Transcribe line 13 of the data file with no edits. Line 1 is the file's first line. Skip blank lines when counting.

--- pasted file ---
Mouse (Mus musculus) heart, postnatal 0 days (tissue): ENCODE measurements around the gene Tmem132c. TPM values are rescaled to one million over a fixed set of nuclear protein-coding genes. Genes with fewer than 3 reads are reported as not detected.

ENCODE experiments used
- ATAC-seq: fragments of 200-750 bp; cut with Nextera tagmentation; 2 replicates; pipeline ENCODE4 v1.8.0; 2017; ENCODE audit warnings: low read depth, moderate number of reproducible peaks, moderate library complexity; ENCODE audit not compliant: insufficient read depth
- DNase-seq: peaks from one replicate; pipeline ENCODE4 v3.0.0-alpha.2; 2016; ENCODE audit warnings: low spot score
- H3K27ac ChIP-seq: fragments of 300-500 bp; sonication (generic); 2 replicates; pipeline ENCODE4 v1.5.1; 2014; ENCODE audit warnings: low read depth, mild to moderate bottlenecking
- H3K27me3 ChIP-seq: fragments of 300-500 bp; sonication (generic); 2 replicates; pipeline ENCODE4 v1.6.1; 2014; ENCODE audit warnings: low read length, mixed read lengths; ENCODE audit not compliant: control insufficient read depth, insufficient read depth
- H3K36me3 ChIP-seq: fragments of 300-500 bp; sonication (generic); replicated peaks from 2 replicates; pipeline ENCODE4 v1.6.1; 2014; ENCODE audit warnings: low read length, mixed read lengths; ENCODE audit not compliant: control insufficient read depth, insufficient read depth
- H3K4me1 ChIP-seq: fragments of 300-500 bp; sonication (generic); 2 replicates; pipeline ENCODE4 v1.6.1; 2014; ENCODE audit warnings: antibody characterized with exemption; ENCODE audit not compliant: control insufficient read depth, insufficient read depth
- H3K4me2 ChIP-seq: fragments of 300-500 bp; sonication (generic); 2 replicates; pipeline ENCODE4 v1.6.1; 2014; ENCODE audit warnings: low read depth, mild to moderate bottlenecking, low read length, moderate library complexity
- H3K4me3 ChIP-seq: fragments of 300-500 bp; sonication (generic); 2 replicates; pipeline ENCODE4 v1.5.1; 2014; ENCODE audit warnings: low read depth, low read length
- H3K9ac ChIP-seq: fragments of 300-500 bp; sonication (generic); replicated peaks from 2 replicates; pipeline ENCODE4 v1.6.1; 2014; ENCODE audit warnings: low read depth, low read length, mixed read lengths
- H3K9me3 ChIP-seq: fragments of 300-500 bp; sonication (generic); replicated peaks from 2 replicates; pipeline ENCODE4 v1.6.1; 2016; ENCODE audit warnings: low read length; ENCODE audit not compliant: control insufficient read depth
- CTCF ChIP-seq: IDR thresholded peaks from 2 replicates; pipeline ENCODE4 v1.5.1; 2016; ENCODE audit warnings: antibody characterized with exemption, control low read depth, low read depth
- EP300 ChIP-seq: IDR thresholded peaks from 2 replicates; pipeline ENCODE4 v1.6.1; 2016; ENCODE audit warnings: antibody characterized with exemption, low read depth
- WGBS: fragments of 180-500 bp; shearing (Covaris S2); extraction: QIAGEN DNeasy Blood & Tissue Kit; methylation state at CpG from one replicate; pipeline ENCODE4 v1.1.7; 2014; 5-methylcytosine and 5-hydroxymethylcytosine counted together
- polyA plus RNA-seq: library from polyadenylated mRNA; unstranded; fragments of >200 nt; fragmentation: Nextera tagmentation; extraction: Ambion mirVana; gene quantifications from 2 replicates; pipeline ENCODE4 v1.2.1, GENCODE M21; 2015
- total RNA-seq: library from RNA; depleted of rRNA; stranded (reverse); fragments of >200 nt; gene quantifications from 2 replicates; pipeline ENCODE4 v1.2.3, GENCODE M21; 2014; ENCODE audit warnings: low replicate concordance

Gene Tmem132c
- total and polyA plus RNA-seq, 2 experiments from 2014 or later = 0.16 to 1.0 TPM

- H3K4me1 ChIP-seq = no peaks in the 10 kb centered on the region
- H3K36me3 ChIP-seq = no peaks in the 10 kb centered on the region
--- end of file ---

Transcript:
- CTCF ChIP-seq: IDR thresholded peaks from 2 replicates; pipeline ENCODE4 v1.5.1; 2016; ENCODE audit warnings: antibody characterized with exemption, control low read depth, low read depth